One toddler protectively held onto a package with a bright red race car inside, running circles around his family in his excitement. A young girl in purple pants and sparkly wedges clung to staff members of the Rio Grande Children’s Home, seeking whatever attention she could find, and they lovingly obliged, wrapping an arm around her as they spoke to the crowd or holding her hand, asking if she’d won anything playing Christmas bingo.
Saturday marked possibly the only Christmas these children will know this year through the annual Law Dogs toy run, when motorcyclists from around the Valley gather in Harlingen and ride up together to deliver presents to children involved with Buckner International.
This year, children from each of Buckner’s three local programs were present. The Rio Grande Children’s Home houses children “that have been abused and neglected by those that are supposed to take care of them the most—their parents,” said Monica Skrzypinski, spokeswoman with Buckner. Families also came from the Hope Center, a program that reaches out to needy families in the colonias surrounding Peñitas, as well as the Star program, which counsels families at no cost.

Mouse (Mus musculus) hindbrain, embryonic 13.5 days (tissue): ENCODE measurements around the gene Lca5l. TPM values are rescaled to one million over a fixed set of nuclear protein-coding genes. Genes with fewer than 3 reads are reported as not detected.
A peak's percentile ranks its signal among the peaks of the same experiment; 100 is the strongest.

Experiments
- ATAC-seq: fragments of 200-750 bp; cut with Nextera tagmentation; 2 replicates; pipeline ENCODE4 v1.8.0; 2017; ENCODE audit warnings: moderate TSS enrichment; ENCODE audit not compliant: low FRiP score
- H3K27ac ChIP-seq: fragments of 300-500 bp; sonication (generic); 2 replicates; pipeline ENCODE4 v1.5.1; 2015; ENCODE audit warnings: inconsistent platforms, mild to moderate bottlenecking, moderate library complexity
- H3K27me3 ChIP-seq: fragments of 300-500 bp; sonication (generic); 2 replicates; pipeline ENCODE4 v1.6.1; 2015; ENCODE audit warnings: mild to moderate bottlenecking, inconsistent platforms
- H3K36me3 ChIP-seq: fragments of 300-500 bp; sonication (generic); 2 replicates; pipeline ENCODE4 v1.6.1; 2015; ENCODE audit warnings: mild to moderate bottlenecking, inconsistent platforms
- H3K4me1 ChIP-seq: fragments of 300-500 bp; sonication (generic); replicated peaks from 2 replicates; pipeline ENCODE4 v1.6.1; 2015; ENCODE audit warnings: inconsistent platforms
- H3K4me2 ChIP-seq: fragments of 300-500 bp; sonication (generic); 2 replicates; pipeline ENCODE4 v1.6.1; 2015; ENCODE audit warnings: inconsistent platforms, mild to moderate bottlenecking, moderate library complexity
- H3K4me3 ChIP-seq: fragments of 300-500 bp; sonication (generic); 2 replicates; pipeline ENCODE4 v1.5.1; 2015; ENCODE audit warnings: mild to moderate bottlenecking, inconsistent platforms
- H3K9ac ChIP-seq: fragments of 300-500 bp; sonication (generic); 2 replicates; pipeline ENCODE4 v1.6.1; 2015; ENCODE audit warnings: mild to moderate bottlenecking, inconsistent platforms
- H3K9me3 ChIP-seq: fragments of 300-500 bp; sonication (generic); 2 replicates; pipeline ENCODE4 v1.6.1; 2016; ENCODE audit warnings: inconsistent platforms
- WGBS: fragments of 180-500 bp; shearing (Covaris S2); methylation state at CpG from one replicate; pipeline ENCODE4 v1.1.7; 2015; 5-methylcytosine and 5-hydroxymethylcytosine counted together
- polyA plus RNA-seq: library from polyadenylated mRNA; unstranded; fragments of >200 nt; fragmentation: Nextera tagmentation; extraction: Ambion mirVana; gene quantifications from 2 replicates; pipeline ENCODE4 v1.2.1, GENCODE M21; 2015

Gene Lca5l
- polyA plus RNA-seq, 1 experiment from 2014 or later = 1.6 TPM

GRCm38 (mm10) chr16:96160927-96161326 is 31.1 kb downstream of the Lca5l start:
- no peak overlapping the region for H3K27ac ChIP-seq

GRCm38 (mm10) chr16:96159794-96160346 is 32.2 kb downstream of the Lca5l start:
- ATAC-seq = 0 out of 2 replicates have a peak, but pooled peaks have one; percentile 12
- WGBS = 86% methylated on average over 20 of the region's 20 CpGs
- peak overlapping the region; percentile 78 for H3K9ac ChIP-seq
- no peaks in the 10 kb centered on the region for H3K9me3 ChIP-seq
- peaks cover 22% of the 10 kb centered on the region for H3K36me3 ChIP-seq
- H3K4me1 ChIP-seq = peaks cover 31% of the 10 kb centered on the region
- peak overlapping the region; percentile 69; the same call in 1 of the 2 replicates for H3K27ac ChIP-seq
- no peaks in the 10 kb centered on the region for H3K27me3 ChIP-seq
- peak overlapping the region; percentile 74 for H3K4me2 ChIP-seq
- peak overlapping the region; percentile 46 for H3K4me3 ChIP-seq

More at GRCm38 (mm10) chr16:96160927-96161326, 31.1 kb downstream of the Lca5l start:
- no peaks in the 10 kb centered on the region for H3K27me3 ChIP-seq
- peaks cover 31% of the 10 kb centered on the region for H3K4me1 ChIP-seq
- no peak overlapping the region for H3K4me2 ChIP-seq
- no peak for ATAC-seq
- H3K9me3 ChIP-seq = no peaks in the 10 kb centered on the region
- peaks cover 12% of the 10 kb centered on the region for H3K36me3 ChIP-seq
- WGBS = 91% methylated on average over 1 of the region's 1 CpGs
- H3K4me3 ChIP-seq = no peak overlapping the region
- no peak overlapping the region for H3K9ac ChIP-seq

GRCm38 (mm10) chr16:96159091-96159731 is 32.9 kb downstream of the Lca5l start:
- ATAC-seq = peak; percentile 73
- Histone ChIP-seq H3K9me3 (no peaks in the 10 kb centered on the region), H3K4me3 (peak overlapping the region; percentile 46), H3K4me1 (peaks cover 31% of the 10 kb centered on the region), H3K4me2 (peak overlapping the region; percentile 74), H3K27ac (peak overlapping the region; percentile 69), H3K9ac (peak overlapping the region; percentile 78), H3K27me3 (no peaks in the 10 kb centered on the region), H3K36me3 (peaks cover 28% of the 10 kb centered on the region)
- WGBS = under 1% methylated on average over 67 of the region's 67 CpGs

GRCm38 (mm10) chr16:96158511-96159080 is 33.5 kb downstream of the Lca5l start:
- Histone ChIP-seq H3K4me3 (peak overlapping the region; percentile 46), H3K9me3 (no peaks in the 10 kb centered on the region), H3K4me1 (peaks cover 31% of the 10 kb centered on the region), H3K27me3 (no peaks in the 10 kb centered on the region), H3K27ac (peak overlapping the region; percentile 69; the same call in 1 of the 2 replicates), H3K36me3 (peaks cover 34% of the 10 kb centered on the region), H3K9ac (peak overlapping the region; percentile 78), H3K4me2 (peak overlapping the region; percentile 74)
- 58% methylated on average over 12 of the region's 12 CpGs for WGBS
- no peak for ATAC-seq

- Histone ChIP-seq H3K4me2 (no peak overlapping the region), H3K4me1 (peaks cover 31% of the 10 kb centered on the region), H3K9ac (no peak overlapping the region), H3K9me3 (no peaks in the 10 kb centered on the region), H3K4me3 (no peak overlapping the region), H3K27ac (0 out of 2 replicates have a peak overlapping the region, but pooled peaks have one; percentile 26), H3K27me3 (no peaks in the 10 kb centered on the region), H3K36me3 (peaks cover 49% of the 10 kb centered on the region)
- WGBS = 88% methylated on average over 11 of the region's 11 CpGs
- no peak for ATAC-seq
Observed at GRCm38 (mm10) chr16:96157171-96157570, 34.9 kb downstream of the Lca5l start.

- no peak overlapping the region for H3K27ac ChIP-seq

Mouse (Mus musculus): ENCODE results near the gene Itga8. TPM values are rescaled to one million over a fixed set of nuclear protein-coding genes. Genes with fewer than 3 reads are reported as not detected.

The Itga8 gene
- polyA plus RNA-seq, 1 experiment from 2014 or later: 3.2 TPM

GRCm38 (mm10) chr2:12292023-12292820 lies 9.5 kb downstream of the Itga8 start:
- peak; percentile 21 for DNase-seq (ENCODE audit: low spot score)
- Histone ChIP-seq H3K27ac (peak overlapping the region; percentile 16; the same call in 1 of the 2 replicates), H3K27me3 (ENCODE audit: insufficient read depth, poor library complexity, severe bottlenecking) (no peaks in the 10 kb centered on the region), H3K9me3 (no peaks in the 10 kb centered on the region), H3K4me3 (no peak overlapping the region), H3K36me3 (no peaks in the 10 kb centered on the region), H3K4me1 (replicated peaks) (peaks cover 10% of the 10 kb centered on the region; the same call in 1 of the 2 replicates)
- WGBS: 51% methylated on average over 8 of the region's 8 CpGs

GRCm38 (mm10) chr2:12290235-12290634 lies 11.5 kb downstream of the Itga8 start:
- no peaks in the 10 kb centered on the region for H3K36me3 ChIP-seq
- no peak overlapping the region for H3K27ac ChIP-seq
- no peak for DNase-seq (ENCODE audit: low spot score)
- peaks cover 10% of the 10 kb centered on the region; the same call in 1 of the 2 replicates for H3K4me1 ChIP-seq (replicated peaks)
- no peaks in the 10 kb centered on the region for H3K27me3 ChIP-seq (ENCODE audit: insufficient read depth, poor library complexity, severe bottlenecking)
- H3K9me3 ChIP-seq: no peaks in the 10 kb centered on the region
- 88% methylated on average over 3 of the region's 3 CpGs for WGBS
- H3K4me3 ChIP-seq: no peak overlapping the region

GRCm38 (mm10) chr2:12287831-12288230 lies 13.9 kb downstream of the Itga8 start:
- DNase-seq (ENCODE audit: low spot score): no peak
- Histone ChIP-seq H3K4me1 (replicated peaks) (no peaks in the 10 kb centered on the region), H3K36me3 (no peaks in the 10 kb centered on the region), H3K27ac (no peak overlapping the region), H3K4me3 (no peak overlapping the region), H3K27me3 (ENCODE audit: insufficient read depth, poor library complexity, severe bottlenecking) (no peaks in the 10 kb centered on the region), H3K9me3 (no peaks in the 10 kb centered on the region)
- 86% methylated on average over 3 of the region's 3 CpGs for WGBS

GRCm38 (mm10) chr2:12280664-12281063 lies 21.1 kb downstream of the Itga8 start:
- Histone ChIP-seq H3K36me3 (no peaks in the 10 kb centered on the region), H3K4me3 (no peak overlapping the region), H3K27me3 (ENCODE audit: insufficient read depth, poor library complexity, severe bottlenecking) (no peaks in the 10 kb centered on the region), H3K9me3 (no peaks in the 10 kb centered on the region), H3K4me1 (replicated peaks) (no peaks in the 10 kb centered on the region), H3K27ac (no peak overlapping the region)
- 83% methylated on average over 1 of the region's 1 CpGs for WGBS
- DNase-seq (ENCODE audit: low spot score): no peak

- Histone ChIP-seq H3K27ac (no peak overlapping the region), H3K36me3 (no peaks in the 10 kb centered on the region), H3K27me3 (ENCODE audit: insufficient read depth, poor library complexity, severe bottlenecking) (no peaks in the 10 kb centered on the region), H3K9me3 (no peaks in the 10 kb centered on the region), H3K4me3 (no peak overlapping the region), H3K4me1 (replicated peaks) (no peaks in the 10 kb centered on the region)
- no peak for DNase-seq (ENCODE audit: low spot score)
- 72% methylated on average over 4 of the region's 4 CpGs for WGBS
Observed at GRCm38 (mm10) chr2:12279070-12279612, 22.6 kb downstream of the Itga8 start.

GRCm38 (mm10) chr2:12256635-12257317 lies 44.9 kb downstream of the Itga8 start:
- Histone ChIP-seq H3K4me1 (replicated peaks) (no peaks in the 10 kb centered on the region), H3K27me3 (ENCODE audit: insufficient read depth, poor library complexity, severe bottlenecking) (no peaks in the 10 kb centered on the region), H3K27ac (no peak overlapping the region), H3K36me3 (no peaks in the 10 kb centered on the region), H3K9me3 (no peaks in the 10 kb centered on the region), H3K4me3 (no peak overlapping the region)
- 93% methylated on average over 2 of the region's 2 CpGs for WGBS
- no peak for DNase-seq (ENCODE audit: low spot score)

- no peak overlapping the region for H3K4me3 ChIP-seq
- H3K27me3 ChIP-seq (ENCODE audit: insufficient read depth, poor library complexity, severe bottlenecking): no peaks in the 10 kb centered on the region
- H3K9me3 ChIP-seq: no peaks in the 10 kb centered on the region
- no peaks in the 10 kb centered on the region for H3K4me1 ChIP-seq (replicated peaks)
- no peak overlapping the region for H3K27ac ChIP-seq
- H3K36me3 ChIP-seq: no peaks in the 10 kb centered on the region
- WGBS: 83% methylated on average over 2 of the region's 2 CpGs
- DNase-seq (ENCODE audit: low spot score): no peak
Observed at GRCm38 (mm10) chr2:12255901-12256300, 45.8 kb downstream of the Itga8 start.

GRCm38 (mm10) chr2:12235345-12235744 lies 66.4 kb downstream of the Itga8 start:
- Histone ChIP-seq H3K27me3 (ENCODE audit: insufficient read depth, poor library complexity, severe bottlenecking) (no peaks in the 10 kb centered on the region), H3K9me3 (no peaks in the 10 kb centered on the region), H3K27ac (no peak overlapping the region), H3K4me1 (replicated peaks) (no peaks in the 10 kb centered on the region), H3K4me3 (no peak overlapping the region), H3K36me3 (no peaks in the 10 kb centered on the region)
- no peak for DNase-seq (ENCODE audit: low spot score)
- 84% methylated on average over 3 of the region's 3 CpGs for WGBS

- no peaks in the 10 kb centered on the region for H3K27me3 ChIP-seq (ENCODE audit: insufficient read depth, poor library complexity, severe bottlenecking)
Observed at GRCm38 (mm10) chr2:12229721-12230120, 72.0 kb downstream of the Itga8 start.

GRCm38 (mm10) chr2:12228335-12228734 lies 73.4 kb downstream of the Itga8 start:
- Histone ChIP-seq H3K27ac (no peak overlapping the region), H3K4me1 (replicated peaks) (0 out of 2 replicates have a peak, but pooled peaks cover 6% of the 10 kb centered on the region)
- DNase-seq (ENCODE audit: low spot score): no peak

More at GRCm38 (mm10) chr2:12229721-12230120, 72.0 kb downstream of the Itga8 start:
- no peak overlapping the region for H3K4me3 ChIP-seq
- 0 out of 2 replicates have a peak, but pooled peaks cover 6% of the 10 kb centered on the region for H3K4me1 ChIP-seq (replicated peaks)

“Some of these families that we work with, they are looking forward to this event because these might be the only gifts that they get,” Skrzypinski said. “They are extremely happy, and they look forward this day the entire year.”
This year’s ride was rough as Saturday temperatures were in the 40s. The bikers, bundled up and still cold when they arrived, were unable to talk for a few minutes as they thawed off with coffee and hot chocolate. It wasn’t long before the men—who’d look menacing in their leather vests, boots and chains, if they weren’t so quick to smile and joke—were working the room, chatting up the children, rumpling boys’ hair and giving the girls a quick hug.
Two Santas made the trip, authentic with naturally graying hair and beards, and families had the chance to pose all their children with one or the other. They came bearing gifts (games, footballs and Disney toys, among other things) marked for each of the children present.
Allan “Yankee” Flores, one of the Law Dogs, first started the idea of toy runs eight years ago when he moved down from Houston, where a rodeo holds a similar event annually. He started with another organization, but when the group decided to take a break three years ago, they felt called to help the children’s home. They joined up with other motorcycle groups, like Bikers for Christ, and continued the tradition with the Buckner International.
“It’s about children,” said Flores, who had to hold back tears. “I get choked up. I’m from Houston, a former police officer, so I’ve seen a lot of stuff. For some of them, this is their Christmas.”blog comments powered by Disqus